Taylor Swift performing in a sparkly silver business suit, imposed over a background of hundred dollar bills.

Why Taylor Swift (The Business) Gives Me the Ick

I believe there are three Taylor Swifts in the world: the person, who frankly, none of us know; the artist, whose music I adore (even if my girl Courtney Love doesn’t); and the massive corporate machine that manages it all—let’s call that Swift Co. We’re here today to talk about that Taylor Swift.

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Like all corporations in a post-capitalistic hellscape, Swift Co. is engaging in some gross things, and they should be addressed. A little bit of history, if you’re not deep into Swiftie culture like I (unapologetically) am: In 2018, Swift signed with Universal Music Group, and her business has gone downhill since, despite her professional success.

Another point of order: For many people, it’s not just about the music when you like Taylor Swift. It’s about the community the music builds. I have made many amazing friends simply from the initial fact we considered ourselves Swifties. I’m grateful for the opportunity to have met these people, and it’s all due to her music. Just like some people like to represent their favorite sports team, some of us like to buy her physical media (and overpriced hoodies) to express our appreciation for her art and serve as an external signal to others. It’s a way to create an instant connection and let someone know you support the same team.

However, Swift Co. is extremely competitive, and in order to crush album sales and dominate the music industry, the company has gotten into the habit of releasing multiple variants of the same album in order to secure the number one slot. For her latest release, The Tortured Poets Department, there are four variants of the album, sold both as CDs and vinyl, not to mention the cassette. Each version has a bonus track, exclusive to that variant. Her last release had a whopping 35 physical versions. 35!!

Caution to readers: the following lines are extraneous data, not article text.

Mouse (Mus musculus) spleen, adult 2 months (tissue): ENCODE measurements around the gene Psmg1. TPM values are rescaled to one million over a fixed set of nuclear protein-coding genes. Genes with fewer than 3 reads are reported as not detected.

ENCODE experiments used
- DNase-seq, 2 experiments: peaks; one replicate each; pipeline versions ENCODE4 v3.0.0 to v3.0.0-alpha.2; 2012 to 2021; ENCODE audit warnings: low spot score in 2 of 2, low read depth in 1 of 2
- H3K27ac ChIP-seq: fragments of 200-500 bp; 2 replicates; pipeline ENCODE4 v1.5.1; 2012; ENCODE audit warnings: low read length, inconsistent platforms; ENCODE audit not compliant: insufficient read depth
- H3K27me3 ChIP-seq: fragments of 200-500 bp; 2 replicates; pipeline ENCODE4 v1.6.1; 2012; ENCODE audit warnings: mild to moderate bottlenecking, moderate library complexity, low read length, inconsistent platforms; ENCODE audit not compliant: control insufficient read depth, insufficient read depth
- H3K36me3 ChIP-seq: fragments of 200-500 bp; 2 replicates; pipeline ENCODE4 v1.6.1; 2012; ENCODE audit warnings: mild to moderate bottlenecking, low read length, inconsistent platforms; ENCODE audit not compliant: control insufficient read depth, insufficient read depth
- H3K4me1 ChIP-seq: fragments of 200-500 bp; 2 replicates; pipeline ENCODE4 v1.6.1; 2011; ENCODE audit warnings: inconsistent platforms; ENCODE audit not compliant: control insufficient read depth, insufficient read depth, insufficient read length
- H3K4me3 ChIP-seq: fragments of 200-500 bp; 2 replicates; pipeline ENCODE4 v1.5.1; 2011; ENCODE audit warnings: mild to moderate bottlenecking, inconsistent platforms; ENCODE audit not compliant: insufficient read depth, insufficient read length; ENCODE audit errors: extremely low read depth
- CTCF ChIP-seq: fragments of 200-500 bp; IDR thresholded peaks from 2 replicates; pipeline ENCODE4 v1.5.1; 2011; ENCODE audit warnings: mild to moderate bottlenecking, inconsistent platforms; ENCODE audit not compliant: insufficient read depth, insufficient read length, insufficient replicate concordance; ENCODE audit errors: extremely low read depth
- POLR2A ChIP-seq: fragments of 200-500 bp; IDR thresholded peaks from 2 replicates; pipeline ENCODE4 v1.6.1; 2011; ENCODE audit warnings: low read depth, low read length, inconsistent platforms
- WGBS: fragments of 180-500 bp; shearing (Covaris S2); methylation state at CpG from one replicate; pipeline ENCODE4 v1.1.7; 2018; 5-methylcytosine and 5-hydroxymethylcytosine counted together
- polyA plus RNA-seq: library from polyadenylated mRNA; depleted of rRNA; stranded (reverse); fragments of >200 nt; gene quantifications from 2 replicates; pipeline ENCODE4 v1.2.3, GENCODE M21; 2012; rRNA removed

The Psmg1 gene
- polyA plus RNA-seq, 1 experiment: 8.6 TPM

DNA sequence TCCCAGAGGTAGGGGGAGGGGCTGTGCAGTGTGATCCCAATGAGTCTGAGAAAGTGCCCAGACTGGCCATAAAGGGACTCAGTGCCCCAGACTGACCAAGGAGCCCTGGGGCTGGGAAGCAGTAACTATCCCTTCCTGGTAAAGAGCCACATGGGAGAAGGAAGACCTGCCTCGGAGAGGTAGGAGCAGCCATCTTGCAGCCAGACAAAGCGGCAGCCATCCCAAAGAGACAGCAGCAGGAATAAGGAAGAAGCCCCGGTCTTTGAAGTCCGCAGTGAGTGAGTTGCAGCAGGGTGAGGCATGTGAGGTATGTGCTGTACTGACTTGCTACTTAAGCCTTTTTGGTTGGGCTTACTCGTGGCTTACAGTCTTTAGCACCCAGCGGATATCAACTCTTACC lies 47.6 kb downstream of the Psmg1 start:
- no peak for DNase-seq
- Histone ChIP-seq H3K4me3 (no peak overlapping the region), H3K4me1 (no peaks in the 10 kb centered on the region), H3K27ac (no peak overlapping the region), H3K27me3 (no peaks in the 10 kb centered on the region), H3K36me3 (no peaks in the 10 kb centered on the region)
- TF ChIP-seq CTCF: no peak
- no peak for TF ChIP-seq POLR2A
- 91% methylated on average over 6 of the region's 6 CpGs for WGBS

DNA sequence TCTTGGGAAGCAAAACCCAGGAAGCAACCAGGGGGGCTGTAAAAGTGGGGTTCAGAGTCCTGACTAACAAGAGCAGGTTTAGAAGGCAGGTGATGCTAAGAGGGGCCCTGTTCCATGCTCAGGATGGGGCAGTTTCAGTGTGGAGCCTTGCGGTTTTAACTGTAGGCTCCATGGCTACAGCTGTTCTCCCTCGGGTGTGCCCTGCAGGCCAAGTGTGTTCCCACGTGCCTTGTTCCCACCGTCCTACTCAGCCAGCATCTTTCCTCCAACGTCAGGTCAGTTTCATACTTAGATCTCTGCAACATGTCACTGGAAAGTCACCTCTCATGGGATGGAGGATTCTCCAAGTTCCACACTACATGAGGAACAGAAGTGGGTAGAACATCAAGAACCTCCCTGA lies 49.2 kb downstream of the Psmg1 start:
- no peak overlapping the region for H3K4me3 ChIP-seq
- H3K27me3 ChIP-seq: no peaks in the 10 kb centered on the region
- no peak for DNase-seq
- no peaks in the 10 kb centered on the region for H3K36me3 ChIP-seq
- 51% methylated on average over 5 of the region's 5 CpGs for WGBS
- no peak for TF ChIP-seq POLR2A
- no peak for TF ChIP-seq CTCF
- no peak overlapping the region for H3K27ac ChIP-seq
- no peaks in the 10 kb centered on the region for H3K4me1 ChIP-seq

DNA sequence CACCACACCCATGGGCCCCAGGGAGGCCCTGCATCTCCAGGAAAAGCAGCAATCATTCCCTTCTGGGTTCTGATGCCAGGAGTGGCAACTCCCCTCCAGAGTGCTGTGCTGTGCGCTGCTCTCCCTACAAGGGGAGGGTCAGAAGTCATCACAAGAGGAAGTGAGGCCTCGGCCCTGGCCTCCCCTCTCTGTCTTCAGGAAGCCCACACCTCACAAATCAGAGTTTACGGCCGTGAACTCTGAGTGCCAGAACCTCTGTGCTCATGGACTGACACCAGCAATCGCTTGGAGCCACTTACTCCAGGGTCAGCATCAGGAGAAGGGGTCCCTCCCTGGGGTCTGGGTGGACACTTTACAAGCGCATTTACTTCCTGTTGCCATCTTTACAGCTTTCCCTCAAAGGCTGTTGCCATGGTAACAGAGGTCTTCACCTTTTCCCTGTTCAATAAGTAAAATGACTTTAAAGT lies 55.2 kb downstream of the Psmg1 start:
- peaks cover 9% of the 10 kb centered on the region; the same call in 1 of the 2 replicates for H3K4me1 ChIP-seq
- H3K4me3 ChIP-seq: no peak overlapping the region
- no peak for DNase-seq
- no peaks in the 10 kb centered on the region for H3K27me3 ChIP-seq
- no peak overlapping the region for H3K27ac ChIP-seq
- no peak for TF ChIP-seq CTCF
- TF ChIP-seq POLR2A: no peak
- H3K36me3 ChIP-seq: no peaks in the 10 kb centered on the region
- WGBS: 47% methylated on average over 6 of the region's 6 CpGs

Let’s dissect that for a moment, shall we? Yes, I get it. No one is forcing anyone to buy the albums, and this is absolutely a champagne problem. (Although keep in mind if you buy an album digitally, it’s only a lease. Physical media is the only way to truly own what you buy.)

However, the way these variants get released is gross. Initially, they are offered during a limited time frame, impressing on fans that you must buy now in order to get the version, ignoring the fact they basically always come back later. Secondarily, by doing it this way, the store forces you to pay shipping each time. So if you ordered each variant as it came out because you fell for their trick of scarcity, you ended up paying $32 in shipping. Her team won’t allow you to combine shipping costs on multiple orders. Sometimes, they’ll let you cancel your order when these albums come back (narrator voice: they always come back) in order to combine costs, but many times, they won’t. It really feels like the company is fracking fans for every last cent, with no care towards long-term sustainability—both for fans and the climate. Why is the cost of admission so high simply to listen to music you love?

Her order fulfillment via UMG is so atrocious that over the Christmas season, they failed spectacularly—so much so that they ended up refunding anyone who didn’t get their orders in time, still shipping the merchandise, and offering a store credit for the total amount of their order, too. Most likely to stave off legal action. Want to try to talk to someone about a failed order? Good luck. Her team’s response times are notoriously awful.

Here’s the thing: It’s 2024. We’re all used to needless consumerism, nonexistent customer service and corporations that are terrible for the environment. (Just look at Swift’s private plane carbon emissions!) The problem I have is reconciling the music that has created a wonderful community for me, and gives me so much enjoyment, with the corporation that is behind that art operating as if we’re all a cog in its machine instead of loyal fans.

Swift Co. is capable of doing better. I just wish they were committed to it as well.

(featured image: Taylor Hill/TAS23/Getty Images for TAS Rights Management, TMS)


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Author
Kate Hudson
Kate Hudson (no, not that one) has been writing about pop culture and reality TV in particular for six years, and is a Contributing Writer at The Mary Sue. With a deep and unwavering love of Twilight and Con Air, she absolutely understands her taste in pop culture is both wonderful and terrible at the same time. She is the co-host of the popular Bravo trivia podcast Bravo Replay, and her favorite Bravolebrity is Kate Chastain, and not because they have the same first name, but it helps.